Why construction is like doing the hokey-cokey

1 May 2017 | By Sarah Fox

Sarah Fox suggests contracts should dance to a different tune.

Sarah Fox

When we do the hokey-cokey we put “our whole self in, whole self out, in, out, in, out and shake it all about”.

That phrase reminds me of the contract terms describing performance standards for a construction project. The terms are a delightfully old-fashioned mix of “reasonable skill and care” (mere competence), “good industry practice” (average skills), “workmanlike manner” (err?), “complying with legislation” (usually the bare minimum), and whatever expertise the contractor or consultant professes to have (past history).

Although the contract terms stick to vague concepts, they are supplemented by highly sophisticated specifications and modelling. So why do projects still regularly fail meet the client’s objectives? The Millennium Bridge wobbled, the M60 extension flooded, 100 Fenchurch Street melted cars… ever since the Tower of Pisa started to lean before the first phase of its 199-year construction was complete, our industry has collectively shrugged when a project fails. After all, we were doing our best... 

Instead of an input focus, perhaps we should learn from process engineering, where contracts focus on outputs and fearlessly adopt fitness for purpose, tiered testing regimes and limited liability for defects. Or we could draw on facilities management contracts – they define success by reference to clear targets. If these industries can do it, why not construction?

Doing the hokey-cokey, like coordinating any eclectic mix of people, depends on knowing what it looks like when done well. Equally, on a construction project, we have to define success and select the outputs which will combine to create that success.

These outputs, and their related objective specifications, are essential if we are to move from wet-signed to “smart” contracts. Smart contracts rely on computer codes which require clear yes/no answers to specific questions such as whether a party has met their contractual obligations. Our reliance on “reasonable skill”, or “good industry practice” is too nebulous a code to decipher. 

Creating contracts with clear objective performance standards will build trust (based on clear proof of success) and avoid disputes (over whether each party did what was asked of them), as well as help us move towards smart contracting. 

Sarah Fox is a contract strategist, author and speaker at 500 Words Ltd


The irony of a iawyer urging other professionals/constructors to offer "clear objective performance standards" appears to have escaped Ms Fox.

David W Gray, 2 May 2017

Most problems I've seen on projects are a combination of things.

Frequently a lack of experience, often enough in the people running a project, combined with a refusal to face up to problems when it would make a difference, as no one wants to take responsibility for delaying the project.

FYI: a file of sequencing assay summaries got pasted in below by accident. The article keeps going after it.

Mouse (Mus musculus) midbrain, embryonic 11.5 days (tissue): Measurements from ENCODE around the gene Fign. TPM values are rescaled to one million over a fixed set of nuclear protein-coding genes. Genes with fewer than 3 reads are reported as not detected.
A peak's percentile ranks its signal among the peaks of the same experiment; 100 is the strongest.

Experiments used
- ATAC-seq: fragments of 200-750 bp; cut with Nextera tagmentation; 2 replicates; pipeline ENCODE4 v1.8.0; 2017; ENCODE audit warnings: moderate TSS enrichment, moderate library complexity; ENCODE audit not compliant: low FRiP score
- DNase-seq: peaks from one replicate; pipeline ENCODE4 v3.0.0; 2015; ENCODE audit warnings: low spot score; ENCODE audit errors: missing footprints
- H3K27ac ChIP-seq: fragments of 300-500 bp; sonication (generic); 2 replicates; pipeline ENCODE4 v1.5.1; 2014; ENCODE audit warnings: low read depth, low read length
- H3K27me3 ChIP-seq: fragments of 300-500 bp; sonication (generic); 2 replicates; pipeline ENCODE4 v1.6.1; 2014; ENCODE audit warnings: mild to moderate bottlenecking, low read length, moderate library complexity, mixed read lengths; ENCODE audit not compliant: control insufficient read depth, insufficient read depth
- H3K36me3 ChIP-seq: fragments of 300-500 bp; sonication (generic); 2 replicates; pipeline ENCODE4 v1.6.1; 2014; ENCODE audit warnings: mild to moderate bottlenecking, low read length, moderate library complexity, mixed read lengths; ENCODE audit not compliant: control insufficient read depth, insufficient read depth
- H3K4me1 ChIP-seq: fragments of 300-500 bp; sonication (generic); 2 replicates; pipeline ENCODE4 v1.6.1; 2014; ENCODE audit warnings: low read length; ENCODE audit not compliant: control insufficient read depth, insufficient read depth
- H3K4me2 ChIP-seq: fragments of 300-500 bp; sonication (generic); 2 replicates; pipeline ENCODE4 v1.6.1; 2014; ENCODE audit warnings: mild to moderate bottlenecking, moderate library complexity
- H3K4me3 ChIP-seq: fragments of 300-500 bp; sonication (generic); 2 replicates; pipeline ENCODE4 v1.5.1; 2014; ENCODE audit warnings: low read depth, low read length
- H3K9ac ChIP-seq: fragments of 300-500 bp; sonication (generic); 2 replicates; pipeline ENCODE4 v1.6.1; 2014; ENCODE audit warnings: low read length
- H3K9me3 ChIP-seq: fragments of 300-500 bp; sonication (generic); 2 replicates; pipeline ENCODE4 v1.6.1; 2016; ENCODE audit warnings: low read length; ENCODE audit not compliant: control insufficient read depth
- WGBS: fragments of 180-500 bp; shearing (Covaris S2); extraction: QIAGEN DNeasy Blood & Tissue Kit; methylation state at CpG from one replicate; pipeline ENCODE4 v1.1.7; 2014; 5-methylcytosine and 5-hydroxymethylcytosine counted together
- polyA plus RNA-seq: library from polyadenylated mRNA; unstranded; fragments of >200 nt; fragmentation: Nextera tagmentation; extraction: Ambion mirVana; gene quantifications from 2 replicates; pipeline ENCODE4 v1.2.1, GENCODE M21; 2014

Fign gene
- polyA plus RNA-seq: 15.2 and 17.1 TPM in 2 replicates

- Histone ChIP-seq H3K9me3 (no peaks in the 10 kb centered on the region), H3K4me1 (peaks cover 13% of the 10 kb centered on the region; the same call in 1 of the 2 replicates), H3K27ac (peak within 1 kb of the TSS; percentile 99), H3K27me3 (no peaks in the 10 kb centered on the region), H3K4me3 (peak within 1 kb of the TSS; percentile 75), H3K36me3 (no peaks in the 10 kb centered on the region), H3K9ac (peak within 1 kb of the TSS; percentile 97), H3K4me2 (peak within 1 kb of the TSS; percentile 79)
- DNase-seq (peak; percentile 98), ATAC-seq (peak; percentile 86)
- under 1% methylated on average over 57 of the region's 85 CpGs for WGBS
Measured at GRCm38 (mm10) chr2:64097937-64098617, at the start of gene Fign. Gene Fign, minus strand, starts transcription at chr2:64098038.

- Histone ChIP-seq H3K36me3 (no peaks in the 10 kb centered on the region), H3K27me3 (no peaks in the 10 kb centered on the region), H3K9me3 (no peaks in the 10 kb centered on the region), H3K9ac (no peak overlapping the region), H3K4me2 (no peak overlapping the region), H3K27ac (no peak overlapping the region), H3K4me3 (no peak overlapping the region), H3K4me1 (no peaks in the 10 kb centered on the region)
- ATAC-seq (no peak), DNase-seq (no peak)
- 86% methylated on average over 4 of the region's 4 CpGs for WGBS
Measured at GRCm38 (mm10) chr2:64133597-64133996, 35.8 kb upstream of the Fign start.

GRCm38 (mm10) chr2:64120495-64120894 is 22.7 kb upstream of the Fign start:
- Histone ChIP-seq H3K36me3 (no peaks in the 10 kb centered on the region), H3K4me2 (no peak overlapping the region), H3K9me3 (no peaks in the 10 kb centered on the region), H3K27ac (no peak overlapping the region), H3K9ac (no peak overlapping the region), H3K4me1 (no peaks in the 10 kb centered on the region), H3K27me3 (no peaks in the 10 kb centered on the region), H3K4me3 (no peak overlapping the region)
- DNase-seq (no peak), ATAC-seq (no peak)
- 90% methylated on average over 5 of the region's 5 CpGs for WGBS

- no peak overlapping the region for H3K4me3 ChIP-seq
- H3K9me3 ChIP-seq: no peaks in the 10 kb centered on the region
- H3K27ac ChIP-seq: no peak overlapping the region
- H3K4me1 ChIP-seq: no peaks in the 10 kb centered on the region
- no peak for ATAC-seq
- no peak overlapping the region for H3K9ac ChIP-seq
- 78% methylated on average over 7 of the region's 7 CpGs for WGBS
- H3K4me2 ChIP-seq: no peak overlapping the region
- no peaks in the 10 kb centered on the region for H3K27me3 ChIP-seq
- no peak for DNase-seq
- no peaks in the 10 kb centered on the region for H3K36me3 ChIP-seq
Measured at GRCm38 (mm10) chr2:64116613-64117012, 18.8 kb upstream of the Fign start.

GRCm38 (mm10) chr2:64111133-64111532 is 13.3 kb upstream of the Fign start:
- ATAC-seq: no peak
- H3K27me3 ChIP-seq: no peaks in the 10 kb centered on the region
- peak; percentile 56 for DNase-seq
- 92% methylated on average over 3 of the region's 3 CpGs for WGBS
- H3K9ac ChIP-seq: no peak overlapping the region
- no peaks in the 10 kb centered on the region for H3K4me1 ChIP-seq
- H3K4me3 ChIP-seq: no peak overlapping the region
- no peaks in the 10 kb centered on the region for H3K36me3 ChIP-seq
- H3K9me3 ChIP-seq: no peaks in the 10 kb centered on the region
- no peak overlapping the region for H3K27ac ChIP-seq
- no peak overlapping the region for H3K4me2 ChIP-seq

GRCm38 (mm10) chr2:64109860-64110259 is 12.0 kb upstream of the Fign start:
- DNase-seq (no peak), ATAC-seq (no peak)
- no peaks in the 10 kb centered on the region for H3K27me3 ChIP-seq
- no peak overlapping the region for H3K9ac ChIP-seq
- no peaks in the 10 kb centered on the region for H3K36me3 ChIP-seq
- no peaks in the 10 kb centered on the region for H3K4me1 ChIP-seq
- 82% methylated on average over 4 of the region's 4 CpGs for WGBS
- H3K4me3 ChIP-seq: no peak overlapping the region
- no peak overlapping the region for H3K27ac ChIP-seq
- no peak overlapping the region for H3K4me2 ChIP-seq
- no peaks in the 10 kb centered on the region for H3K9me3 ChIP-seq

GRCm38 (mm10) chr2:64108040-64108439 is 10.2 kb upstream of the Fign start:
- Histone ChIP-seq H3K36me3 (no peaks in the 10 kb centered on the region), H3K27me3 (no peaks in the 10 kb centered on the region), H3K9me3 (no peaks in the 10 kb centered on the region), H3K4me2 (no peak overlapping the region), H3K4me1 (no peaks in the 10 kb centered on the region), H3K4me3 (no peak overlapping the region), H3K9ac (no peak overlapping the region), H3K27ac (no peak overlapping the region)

I know on the project I'm currently working on, I've been highlighting the same design problems in some cases for over 2 years now, and we're still struggling to get our Architects and Engineers, and indeed client, to take them seriously, as the design contracts were a disaster in being set up, then not managed at all.

We're now in a position where it may cost serious money to rectify design problems, or the client will end up with a building that won't work as intended.

Kale, 4 May 2017

It would have been helpful if Divid offered a more constructive response to Ms Fox's very objective insight to the significance of contracts. I couldn't agree more with Ms Fox that most contracts are not created with the output in mind. What I gather from speaking with professionals particularly in engineering and construction sector is that they leave the responsibility of contract wording to the legal department. Hence the "smart" contract alluded to by Sarah is not common place. I often will demonstrate how PM can use contracts to achieve Win-Win and NOT 50:50 in my lectures.

Obuks Ejohwomu, 5 May 2017

As contract drafter's role is to help their clients do business. Often clients prefer to rely on the market norm to minimise the time and cost of contract negotiations. The current market norm is subjective standards like those mentioned in my piece. What I advocate is for the market norm to change which requires a collective preference for objective standards. If we can make a change, why not?

Sarah Fox, 10 May 2017

I strongly agree with Ejohwomu that all contracts are being drafted to meet certain objectives, the problem is how contracts are drafted ? though. this is what Sara pointed out in her last post too. this issue emanates from the complexity of construction process itself which makes it a daunting task to embed these objectives while minding the process and its complexity. If the client for example sets as an objective that he wants to be involved in quality assurance of the built product this transforms into tens of clauses and contractual requirements depending on another set of tens of boundary conditions, there is always that dichotomous relation between the legal and technical contents of construction contracts; we need either lawyers who are technically trained on techs who are legally trained or a process that ensures that knowledge of both is built in in the contract; definitely it is a pure proce-specific issue

Ghazi Osman, 11 May 2017

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